Thanks;

Traction Fan :smilie_daumenpos:
 

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I think CTValley meant to say "rails", not "trails" too. However, its still an excellent reply to the OP's questions. Minor typos corrected by Traction Fan :D
Yeah, my fingers just keep getting fatter with age! Thanks for the correction.
 

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Just a quick question.....why is the development of a superior type of track "unfortunate"? I am confused.....:confused:
Because if the OP's track is as old as he's implying, then what he has is the old brass stuff, which we all agree is inferior. So what he should do (and I eventually did) is replace all that old brass with newer, better rail. So it's unfortunate that he's stuck with the inferior product.

Any other self-explanatory comments you'd like me to explain, just ask! :D
 

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I used to do some HO scale model railroading way back when. Lately I really want to get back to it. I am not looking to spend a lot in the start but at the same time do not want to waste my money.
Lots of good advice here. I would say only these things, based on what appears to be a desire to keep your budget down.

1) Go with plain (no roadbed) code 100 Nickel Silver track. All but the largest flange vintage locos will run on it, it's affordable and it should be compatible across brands. Atlas is the most common in the US, but it's entirely compatible with Peco, Shinohara, etc. so whatever happens to be available in Mexico will work together.

2) Even though I'm a complete cheapskate, I recommend going with KD's for any trains that you want to be interchangeable. Simply, nothing is as reliable, functionally sound and generally easy to install as KD's The #148's in particular are a very easy install.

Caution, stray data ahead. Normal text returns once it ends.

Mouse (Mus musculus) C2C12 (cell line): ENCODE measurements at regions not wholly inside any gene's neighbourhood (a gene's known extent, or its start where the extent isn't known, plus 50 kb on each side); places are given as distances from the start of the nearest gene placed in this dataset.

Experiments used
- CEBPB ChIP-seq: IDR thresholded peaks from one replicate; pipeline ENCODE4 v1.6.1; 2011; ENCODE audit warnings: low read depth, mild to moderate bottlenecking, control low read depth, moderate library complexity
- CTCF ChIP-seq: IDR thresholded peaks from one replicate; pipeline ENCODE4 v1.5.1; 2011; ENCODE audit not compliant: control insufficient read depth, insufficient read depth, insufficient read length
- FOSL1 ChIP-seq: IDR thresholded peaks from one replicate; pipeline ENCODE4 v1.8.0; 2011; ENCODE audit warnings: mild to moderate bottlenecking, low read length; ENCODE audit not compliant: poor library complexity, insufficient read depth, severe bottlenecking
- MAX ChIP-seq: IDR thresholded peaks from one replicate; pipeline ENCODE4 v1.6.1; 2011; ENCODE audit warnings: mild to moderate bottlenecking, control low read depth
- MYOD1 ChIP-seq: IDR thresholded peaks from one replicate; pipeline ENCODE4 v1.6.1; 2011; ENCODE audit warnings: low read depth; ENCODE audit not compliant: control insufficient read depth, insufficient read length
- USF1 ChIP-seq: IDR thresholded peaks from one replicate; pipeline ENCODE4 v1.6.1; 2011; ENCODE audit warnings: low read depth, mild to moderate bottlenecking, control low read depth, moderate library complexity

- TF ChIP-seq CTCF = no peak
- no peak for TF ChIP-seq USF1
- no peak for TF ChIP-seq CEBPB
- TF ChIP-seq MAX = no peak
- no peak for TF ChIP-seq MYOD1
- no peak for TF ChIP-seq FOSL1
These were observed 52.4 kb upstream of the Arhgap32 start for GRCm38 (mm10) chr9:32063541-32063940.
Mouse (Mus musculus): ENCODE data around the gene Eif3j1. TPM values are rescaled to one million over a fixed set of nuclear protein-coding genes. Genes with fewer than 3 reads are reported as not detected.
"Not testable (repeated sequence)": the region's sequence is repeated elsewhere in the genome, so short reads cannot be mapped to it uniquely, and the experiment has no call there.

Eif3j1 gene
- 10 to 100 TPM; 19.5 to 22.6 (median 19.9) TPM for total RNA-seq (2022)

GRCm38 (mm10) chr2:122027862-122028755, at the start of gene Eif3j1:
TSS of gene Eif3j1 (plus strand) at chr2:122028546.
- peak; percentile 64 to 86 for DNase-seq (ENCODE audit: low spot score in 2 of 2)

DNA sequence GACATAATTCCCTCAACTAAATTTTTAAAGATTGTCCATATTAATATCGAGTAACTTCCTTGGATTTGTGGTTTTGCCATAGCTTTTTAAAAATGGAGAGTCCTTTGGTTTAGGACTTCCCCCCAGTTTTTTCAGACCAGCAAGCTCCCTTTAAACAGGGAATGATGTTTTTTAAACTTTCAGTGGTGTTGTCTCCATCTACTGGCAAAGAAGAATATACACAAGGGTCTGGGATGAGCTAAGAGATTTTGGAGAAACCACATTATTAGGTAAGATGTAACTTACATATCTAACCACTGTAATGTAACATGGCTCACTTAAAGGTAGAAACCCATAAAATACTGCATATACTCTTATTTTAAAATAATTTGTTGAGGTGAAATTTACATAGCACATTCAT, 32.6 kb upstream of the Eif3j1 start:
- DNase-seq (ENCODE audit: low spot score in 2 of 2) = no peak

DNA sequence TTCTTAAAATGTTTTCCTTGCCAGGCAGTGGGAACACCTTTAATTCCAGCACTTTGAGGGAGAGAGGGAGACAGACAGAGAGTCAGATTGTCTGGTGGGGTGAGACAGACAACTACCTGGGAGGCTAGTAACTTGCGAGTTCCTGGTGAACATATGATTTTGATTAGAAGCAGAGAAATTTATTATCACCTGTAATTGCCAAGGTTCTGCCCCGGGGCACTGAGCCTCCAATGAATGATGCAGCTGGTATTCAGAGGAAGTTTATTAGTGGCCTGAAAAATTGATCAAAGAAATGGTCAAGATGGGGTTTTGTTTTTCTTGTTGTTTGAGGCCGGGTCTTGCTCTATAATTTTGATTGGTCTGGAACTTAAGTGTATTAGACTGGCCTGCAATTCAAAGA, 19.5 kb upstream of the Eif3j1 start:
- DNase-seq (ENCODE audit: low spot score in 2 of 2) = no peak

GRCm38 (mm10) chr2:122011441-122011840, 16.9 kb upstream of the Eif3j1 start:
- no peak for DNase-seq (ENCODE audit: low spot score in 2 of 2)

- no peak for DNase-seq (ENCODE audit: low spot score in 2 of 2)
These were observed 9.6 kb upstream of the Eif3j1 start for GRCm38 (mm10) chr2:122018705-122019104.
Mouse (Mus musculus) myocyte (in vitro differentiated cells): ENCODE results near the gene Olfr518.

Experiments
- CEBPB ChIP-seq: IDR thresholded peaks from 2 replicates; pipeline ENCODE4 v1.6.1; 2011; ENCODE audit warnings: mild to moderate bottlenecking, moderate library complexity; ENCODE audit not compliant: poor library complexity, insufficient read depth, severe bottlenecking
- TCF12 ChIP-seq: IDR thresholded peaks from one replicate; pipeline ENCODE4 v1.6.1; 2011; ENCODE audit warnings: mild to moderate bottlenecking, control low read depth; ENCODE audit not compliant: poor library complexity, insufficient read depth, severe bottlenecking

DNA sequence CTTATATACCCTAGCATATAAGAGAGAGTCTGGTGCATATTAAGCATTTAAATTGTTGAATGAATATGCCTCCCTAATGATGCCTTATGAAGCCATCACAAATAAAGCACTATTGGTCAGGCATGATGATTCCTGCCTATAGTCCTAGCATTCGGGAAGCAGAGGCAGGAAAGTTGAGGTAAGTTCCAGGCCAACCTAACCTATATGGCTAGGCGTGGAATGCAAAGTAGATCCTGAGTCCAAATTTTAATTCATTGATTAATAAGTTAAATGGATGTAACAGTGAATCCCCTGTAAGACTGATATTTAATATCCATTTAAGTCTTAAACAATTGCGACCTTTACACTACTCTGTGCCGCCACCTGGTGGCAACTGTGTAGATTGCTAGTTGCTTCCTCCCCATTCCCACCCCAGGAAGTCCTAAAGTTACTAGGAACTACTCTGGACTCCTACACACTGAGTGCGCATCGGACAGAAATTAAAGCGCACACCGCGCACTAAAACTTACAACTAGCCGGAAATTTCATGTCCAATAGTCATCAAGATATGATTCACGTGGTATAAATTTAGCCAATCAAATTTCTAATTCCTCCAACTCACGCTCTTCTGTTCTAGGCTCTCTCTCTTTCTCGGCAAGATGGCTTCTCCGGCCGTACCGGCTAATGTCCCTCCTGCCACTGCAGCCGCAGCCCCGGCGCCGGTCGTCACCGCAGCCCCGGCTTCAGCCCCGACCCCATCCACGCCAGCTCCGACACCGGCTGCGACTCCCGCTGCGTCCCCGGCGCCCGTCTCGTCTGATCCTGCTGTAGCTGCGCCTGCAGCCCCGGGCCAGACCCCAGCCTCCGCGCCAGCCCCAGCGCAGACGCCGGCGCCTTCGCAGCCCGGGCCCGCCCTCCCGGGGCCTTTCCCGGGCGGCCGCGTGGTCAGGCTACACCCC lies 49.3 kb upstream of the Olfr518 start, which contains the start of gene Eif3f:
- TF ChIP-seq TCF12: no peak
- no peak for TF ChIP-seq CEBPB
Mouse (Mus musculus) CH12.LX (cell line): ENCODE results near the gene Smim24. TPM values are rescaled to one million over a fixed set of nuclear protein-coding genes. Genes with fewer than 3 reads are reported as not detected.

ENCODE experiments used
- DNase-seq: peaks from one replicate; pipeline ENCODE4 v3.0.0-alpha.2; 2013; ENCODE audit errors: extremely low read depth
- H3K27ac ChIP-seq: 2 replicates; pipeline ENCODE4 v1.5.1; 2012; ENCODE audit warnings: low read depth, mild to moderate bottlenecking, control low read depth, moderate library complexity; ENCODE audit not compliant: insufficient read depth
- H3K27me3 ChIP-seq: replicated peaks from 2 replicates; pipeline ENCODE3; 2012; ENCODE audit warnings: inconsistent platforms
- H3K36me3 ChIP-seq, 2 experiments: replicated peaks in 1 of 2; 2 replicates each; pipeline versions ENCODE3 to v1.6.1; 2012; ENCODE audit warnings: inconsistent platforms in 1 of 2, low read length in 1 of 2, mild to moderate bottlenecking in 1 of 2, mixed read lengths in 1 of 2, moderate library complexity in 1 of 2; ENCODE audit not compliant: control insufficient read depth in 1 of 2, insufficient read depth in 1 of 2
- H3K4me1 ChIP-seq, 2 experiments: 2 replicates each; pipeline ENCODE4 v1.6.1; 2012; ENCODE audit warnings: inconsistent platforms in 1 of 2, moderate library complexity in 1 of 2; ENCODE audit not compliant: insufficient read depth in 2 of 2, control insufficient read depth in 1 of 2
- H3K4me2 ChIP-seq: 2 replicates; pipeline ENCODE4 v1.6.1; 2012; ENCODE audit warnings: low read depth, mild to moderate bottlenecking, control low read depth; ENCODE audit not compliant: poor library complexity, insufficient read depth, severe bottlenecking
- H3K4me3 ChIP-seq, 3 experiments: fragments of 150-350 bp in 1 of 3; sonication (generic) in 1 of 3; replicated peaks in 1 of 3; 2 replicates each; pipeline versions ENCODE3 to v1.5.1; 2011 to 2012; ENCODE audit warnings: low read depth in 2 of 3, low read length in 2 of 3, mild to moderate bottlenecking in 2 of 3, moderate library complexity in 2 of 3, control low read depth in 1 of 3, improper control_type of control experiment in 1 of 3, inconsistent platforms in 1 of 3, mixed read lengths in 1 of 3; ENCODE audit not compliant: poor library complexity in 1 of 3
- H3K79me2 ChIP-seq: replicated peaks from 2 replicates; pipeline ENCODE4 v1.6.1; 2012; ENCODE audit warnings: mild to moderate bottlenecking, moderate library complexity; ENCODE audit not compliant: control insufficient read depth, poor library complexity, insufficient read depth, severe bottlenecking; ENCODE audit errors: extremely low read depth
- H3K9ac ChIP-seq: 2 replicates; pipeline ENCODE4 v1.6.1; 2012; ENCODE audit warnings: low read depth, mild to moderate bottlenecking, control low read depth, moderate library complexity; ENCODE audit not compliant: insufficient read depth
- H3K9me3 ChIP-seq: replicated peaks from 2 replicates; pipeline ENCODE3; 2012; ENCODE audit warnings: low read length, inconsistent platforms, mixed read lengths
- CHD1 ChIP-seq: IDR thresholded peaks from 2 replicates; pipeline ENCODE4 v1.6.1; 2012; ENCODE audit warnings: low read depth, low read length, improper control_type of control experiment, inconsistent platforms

Good luck!
 

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Rolling stock weight?

What is what is a good item to use to bring up the weight of
ones rolling stock. What technique is used?
Thank you,
Regards,tr1
 

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Weights

What is what is a good item to use to bring up the weight of
ones rolling stock. What technique is used?
Thank you,
Regards,tr1
tr1;

I often replace the steel weights that come in some cars, with brass, lead, or other non-magnetic material. This is to prevent the steel weight from being pulled in close to a magnetic uncoupling ramp, and messing up the uncoupling operation. I also replace steel-axled wheelsets for the same reason. Newer high quality cars are coming with non-magnetic weights and wheelsets from the factory. Micro-Trains is one example. Aftermarket, replacement wheelsets from Fox Valley Models, Intermountain, and Micro-Trains, also come with non-magnetic materials used for the wheels and axle.

As for material, if it's heavy, it will work. I try to get the weight as low down and centered as possible. Buckshot in the center sill, or bismuth alloy in the same location works. Lead fishing sinkers are another good weight.

regards;

Traction Fan :smilie_daumenpos: